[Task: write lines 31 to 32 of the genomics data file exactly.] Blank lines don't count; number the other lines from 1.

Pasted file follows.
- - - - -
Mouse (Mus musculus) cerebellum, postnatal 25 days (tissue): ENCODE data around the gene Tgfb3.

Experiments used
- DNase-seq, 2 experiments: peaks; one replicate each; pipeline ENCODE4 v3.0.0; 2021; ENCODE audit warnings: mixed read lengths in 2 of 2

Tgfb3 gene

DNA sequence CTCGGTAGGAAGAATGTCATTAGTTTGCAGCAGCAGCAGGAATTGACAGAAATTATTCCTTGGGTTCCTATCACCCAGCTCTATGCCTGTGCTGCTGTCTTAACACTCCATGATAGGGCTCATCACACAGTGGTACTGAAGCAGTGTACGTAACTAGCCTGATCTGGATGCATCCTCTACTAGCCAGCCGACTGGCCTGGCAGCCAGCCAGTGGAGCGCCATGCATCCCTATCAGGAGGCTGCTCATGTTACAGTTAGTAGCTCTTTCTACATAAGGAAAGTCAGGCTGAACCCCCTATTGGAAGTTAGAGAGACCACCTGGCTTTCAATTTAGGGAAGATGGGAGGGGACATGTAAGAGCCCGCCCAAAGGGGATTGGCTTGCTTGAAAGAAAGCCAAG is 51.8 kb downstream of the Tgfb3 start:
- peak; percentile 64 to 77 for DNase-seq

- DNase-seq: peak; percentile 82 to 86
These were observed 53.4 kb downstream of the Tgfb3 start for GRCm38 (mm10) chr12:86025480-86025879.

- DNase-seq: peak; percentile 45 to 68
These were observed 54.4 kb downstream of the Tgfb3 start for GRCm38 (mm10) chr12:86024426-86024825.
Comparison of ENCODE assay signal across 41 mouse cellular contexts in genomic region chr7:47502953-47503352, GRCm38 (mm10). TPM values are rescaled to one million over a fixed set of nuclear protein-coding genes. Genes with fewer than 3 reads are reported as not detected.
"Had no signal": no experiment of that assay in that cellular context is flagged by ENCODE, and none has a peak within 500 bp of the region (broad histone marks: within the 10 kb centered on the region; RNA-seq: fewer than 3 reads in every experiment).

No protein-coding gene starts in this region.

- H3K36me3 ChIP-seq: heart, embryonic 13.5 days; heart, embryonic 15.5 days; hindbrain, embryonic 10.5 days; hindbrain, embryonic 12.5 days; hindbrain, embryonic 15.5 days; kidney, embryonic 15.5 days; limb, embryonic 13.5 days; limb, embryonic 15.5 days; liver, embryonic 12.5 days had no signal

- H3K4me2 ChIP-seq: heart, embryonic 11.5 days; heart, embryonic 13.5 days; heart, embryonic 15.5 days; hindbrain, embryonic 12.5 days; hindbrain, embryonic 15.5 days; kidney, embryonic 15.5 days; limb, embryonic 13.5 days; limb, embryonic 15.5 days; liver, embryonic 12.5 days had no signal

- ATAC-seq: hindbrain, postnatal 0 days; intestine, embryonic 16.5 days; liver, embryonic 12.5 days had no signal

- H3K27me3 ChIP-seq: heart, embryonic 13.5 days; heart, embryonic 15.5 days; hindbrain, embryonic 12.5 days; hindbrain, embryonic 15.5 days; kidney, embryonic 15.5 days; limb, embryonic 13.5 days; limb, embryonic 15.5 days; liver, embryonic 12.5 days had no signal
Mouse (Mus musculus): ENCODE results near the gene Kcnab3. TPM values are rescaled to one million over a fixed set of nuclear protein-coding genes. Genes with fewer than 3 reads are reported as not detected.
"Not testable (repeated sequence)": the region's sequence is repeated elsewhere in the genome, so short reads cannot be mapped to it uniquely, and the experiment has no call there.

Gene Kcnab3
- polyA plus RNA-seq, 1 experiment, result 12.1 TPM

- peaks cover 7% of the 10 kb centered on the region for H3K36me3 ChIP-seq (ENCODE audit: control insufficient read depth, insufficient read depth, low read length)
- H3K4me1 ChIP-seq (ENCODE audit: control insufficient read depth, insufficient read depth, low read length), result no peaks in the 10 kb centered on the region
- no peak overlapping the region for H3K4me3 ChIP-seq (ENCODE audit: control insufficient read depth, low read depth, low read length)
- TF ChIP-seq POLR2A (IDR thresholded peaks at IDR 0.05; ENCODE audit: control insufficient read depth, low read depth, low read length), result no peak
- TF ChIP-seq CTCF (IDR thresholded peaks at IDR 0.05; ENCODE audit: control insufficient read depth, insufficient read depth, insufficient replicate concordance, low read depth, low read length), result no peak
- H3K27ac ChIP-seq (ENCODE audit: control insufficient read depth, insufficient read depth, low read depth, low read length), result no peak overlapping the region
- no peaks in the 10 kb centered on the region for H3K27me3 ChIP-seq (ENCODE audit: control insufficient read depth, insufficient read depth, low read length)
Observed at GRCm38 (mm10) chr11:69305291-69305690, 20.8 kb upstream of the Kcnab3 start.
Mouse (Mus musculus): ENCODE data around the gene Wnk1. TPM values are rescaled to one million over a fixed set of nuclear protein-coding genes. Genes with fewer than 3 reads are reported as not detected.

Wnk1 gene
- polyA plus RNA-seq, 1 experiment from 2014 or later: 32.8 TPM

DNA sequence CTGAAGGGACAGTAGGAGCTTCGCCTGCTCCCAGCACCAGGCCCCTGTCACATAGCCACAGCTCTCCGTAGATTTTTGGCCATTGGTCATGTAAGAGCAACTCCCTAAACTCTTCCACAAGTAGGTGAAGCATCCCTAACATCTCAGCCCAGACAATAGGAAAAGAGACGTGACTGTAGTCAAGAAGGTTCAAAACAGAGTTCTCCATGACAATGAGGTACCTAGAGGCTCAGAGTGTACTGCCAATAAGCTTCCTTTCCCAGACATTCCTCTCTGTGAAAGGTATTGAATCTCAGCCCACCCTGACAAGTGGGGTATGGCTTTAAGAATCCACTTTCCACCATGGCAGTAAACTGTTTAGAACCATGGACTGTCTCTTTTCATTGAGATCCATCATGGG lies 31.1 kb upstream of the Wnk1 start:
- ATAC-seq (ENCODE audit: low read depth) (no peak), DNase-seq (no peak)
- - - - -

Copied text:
Wnk1 gene
- polyA plus RNA-seq, 1 experiment from 2014 or later: 32.8 TPM